Glen Robinson's suggestion that courts should award damages to persons exposed to toxic substances before any disease occurs and without proof of causation of injury in the traditional sense is not merely an idle theoretical proposal; it is the direction in which the law of "toxic torts" is now moving. To be sure, as yet few courts have been willing openly to jettison traditional causation requirements. Rather, the change is being accomplished indirectly under the guise of damages for "cancerphobia," reimbursement for the costs of future "medical monitoring," judicially stimulated settlements, a and reimbursement for loss of property values. Together these trends add up to courts and juries straining to nullify the unrealistic hurdle that allowed victims of toxic substances poisoning to recover only by proving that it is more likely than not that particular physical injuries were caused by exposure to a particular toxic substance.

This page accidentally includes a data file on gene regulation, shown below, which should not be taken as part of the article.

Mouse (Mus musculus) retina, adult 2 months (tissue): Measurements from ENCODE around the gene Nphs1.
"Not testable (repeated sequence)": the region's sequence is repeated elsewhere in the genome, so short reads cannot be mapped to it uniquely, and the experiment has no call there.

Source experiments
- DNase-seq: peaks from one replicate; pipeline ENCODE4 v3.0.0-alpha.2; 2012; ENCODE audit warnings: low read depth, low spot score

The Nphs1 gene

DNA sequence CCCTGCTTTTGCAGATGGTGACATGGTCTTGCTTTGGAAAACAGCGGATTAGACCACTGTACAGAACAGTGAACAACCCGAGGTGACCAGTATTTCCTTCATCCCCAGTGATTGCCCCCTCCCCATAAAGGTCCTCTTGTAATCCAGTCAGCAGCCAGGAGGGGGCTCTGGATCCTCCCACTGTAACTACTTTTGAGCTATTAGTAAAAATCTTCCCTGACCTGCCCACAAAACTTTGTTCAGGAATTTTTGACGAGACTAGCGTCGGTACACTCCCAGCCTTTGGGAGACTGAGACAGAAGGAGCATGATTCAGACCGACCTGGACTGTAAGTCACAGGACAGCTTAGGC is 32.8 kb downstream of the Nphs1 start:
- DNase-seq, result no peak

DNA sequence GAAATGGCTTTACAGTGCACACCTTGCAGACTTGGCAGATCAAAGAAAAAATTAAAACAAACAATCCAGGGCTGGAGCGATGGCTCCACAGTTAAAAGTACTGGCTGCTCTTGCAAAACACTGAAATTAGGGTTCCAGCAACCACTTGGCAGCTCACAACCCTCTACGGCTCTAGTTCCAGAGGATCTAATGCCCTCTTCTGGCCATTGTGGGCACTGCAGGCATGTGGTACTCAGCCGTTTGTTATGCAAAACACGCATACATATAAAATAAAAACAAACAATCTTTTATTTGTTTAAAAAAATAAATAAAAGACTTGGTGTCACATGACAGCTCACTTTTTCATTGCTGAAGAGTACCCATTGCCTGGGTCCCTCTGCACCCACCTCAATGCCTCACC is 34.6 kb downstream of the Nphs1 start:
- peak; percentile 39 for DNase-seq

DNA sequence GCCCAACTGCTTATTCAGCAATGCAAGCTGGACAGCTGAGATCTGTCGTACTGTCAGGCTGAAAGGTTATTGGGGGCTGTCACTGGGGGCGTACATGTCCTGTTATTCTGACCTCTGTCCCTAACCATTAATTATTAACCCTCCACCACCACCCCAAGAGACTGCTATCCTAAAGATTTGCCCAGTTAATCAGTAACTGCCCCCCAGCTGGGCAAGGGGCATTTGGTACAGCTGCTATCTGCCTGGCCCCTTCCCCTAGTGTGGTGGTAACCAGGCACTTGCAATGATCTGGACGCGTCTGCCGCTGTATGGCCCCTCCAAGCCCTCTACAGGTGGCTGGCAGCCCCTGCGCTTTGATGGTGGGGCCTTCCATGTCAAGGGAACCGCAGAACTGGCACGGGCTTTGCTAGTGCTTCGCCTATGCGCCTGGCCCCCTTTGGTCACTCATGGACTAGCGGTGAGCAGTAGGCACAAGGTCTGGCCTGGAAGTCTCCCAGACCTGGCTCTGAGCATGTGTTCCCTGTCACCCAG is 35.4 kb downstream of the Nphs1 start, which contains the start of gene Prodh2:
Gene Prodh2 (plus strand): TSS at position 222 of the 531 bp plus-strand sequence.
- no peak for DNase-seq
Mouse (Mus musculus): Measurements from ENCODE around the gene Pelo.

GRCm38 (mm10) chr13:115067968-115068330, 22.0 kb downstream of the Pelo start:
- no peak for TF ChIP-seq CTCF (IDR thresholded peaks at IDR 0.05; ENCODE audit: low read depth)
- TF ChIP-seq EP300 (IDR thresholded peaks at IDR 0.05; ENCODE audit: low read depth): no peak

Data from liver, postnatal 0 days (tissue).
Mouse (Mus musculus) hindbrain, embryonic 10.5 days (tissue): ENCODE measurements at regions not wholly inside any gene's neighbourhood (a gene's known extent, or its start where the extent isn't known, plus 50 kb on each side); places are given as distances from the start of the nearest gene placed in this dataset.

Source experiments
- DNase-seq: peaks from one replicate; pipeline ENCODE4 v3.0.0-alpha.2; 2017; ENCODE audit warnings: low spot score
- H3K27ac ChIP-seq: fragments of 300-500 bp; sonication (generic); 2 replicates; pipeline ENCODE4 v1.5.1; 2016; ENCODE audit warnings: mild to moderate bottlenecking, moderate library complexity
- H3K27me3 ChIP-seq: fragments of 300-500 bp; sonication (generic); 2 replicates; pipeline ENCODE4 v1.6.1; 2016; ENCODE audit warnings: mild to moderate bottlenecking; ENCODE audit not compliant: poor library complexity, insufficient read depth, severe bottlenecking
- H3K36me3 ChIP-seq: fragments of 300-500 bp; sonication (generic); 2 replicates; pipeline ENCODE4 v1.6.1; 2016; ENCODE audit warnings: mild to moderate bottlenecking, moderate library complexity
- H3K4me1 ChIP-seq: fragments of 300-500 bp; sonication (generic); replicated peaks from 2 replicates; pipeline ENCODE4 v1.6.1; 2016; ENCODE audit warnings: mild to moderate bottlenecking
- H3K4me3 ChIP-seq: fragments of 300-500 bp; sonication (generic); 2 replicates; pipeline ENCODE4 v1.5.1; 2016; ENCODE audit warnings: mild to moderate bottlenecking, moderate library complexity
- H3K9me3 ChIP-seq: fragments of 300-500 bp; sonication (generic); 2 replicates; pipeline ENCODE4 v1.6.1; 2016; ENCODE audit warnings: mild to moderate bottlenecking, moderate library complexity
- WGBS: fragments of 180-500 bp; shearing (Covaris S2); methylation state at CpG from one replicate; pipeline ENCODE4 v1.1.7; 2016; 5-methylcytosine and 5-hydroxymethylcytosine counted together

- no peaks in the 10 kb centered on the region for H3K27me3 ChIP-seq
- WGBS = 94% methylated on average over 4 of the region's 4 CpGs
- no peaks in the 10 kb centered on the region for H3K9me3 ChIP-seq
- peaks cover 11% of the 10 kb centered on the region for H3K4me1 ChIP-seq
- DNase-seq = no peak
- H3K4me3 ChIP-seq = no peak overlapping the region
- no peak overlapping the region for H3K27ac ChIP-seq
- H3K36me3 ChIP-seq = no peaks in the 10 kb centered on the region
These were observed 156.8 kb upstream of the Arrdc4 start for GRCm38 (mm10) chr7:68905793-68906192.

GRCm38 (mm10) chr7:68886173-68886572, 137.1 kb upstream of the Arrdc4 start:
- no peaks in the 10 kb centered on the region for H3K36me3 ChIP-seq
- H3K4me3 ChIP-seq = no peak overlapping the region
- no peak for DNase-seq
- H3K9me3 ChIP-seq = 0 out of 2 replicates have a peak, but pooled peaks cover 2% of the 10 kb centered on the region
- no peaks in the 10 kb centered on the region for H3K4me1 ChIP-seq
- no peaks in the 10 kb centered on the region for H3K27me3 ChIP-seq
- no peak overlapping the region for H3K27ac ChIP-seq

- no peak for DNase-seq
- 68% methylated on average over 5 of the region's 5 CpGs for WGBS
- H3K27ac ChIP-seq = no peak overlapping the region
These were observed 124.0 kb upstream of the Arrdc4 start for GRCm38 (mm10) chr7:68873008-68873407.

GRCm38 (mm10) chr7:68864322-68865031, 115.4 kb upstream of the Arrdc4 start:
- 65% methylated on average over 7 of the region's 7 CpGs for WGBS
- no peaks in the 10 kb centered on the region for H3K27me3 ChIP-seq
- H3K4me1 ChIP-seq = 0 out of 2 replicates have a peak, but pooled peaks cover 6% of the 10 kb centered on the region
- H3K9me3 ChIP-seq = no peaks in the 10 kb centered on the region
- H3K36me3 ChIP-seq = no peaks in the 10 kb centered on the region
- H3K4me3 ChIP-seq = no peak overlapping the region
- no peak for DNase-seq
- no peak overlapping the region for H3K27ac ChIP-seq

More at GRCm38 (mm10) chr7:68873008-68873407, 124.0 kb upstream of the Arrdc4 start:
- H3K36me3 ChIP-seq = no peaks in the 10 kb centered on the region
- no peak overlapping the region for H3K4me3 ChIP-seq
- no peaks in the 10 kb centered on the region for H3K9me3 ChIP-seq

Date of Authorship for this Version
Elliott, E. Donald, "Why Courts? Comment on Robinson" (1985). Faculty Scholarship Series. 5076.